of Sensible Heat an3 Moisture by the Bulk Aerodynamic Formulas," J. PHYS.
OCEANOGR., Vol 6, 1975.
8. Garrat, J. R., "Rzview of Drag Coefficients Over Oceans and Continents,"
MON. WEATHER REV., Vo1 105, 1977.
9. Louis, J. F., "Parameterization of the Surface Fluxes," European Center for
Medium-Range Weather Forecasts, Research Dep., Internal Report, No 4, Feb 77.
, 10. Panin, G. N., Volkova, S. V. and Foken, T. H., "On Heat Exchange ef Surface
Layer of Water Reservoir With Atmosphere. XV III Congresso IAHR Italia 1979,
AYDRAULIC Ei�IGINEERING IN WATER RESOURCES DEVELOPMENT AND MANAGEMENT PROCEED-
TNGS, Vol 3, Subject B, Cagliari, Italia, Sep 1979.
67
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UDC 551.465.(152+53)(261.2)
NUMERICAL EXPERIMENTS USING A MODEL OF THE OCEAN'S UPPER LAYER
Moscow METEOROLOGIYA I GIDROLOGIYA in Russian No 7, Jul 81 (manuscript received
8 Jul 80} pp 77-85
[Article by G. Friedrich, doctor, V. P. Kochergin, professor, V. I. Klimok, A. V.
Protasov and V. A. Sukhorukov, candidates of physical and mathematical sciences
Institute of Oceanography, Hamburg University, and Computation Center, Siberian
Department, USSR Academy of Sciences]
[Text] Abstract: The article presents meteorological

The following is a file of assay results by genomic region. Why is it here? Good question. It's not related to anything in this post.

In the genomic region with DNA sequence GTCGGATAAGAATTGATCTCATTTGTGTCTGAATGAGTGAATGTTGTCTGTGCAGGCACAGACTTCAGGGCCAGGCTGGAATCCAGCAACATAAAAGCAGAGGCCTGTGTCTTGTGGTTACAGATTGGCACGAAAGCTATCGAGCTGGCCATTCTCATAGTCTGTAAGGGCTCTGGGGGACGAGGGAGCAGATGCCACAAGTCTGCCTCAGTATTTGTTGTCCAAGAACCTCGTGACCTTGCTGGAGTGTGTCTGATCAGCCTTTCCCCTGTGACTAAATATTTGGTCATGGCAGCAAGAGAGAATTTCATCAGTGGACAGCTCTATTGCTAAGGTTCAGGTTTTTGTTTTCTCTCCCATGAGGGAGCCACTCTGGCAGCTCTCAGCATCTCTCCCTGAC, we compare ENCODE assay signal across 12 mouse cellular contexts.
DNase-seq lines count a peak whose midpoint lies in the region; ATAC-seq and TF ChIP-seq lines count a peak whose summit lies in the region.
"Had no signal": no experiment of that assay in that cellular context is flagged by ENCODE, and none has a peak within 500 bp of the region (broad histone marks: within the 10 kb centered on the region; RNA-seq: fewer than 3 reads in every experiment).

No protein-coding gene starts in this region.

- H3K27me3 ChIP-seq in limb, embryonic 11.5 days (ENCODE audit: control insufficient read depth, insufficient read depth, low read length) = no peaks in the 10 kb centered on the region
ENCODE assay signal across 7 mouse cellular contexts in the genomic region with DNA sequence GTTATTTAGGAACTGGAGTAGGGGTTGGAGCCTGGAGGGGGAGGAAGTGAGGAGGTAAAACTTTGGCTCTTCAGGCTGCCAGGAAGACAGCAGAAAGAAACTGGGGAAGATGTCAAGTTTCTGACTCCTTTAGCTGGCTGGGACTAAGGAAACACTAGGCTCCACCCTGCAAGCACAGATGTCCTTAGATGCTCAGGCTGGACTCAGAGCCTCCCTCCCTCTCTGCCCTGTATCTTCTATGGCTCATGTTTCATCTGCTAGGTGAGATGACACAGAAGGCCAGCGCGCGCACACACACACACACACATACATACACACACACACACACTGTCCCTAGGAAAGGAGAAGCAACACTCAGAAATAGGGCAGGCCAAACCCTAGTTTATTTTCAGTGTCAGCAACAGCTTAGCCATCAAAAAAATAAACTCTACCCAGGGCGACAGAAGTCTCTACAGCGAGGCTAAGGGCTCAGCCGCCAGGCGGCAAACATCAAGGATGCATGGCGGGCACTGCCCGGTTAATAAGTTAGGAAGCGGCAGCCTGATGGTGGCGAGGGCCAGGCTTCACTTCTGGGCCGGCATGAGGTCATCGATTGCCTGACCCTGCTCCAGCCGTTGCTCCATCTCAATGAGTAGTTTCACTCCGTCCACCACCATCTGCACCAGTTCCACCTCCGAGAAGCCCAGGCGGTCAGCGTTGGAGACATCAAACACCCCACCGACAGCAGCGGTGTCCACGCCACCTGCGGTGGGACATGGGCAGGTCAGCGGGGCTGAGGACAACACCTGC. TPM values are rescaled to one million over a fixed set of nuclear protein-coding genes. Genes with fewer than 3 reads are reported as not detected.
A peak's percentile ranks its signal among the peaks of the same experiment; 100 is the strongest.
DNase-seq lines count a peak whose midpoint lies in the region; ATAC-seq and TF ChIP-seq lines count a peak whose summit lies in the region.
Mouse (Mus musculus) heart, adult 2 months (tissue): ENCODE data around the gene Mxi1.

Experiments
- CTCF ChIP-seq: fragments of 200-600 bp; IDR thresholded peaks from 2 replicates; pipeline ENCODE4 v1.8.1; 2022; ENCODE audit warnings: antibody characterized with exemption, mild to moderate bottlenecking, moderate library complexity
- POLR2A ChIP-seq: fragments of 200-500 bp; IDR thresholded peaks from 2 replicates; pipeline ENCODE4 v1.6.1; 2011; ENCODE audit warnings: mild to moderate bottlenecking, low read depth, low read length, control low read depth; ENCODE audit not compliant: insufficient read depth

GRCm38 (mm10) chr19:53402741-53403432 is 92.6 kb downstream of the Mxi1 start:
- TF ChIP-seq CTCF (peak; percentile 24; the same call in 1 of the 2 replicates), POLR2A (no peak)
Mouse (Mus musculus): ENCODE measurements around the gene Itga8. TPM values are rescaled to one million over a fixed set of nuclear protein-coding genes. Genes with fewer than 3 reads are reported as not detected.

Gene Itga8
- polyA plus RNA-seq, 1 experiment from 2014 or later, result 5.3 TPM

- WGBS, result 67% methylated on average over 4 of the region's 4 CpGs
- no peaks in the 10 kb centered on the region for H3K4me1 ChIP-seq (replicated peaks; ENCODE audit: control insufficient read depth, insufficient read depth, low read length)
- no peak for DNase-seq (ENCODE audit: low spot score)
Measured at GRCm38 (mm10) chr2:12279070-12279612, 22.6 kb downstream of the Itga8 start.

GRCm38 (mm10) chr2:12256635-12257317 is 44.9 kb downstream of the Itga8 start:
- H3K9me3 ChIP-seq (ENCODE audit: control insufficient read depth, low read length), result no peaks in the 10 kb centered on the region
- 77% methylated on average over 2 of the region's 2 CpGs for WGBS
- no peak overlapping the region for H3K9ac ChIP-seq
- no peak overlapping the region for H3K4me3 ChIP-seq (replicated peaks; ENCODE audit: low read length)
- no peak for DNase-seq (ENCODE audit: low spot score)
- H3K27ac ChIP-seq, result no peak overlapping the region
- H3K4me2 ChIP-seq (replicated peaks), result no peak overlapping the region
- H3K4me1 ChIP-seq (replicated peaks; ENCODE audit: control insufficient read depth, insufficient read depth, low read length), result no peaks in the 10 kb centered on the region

and oceanological data from measurements made
~ in the FLE:{ experiment. On the basis of a mathe-
matical model of the upper layer of the ocean
with the use of FLEX data in the.boundary con-
ditions it was possible to carry out numerical
computations for reconstruction of hydrodynamic
characteristics of the sea. The results of the
computations are compared with the experimental
_ data. The sensitivity of solution of the problem
to the model parameters ls evaluated.
Measurement Data From FLEX .
During 1978 West German oceanographers carried out measurements under the program
of the FLEX experiment in a polygon in the North Sea. The authors had at their dis-
posa~ the following filtered data obtained during the period 6 April-13 June with
a discreteness of 4 hours: wind velocity components ua an~i va, near-water pressure
P, air te.mperature Ta and wet-bulb thermometer TW, tatal flux of short-wave radia-
- tion FI, flux of outgoing long--wave radiation FB and temperature of the sea sur-
face TS. Meteorological measurements were made at a standard horizon. Figure 1
represents rhese data by days corresponding to measurements at midday. A peculiar-
ity of this period is the heating of the upper layer of the sea and the near-water
layer of the atmosphere.
The measurements were made from the scientific research shlps "Meteor" and "Anton
Dorn, which operated alternately. On individual days the measurements were made